Not as many people about today.
10:30 - opening time. Craig, our first-name-terms usher, tells us that there are four fixed and two floating trials today. Most of them are one-day affairs but one of them is likely to run on to next Friday.
Ghod! Hope I don't get that one!
The judges have things to do before they get down to business [what? wash their cars? do some shopping? what?] so everyone has to hover for the moment.
Wondering whether I'll be landed with another trial, I have time to reflect on the last one. I was struck by the matter-of-factness of the whole thing. Terribly low-key, no dramatics from the witness box, no synthetic rage from the counsel, no argy-bargy between prosecution and defence. Very head-masterly judge. So what's the next one oging to be like? The same? Or more TV-ish, more Rumpole of the Bailey-like?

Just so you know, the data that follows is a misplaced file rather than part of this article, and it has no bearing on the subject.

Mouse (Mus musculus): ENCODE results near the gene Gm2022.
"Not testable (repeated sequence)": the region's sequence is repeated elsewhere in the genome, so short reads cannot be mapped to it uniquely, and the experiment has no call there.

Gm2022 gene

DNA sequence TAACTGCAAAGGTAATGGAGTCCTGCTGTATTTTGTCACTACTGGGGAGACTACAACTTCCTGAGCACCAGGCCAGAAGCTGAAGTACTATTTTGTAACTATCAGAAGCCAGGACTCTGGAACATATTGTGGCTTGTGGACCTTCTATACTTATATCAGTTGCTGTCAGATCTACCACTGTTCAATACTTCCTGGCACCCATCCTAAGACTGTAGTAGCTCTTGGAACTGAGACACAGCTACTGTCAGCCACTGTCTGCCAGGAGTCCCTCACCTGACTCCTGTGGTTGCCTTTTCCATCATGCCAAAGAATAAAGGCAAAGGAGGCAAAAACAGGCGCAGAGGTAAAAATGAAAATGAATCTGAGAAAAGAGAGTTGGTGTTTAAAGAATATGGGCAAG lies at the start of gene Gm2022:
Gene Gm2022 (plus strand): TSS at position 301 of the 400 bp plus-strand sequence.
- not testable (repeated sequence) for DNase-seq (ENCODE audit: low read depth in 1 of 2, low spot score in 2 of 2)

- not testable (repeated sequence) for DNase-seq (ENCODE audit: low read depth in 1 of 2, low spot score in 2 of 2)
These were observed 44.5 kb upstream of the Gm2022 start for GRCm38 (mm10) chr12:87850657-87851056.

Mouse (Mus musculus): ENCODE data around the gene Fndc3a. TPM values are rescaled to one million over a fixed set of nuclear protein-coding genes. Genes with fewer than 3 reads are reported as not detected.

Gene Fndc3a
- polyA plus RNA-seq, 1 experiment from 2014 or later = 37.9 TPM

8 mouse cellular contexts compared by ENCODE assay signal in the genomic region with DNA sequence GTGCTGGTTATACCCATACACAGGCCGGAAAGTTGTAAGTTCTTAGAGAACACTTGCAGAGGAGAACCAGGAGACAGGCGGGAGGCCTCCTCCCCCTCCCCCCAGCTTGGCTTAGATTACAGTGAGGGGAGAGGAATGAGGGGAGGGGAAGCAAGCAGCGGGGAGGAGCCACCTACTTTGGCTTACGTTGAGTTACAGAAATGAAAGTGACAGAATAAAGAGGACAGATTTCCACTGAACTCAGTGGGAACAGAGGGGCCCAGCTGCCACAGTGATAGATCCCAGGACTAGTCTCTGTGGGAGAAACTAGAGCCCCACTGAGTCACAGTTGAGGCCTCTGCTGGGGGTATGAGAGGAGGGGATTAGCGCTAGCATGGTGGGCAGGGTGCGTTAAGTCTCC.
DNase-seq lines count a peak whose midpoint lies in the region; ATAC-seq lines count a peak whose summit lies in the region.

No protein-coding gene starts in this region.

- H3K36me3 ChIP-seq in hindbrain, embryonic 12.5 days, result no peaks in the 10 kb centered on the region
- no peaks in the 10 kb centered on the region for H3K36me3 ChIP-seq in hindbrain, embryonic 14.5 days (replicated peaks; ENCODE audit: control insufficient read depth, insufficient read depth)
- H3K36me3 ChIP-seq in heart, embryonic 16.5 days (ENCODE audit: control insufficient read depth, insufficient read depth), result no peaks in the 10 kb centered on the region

Some of the prefects are blokes. Didn't see any yesterday or the day before. One panel of 15 bodies extracted. Then, some time later, another draft of 3 more. The theory is that one of the original jurors in a trial was taken ill and they needed 3 cards so that they could shuffle them to make a random choice of victim [or replacement] in the courtroom.
12:15 - Craig reads out a list of names, mine included. This fortunate bunch can push off. They don't start trials on a Friday, so anyone not encumbered by then can have a day off. Our parting instructions are to ring the magic number over the weekend to find out if we're needed to hang about on Monday.
End of Day Three and end of a week that started with a bank holiday.
Cup Final Weekend -- Man Utd. 1, Liverpool 0: Ring the hot-line, hear a string of E-numbers required on Monday -- mine not included.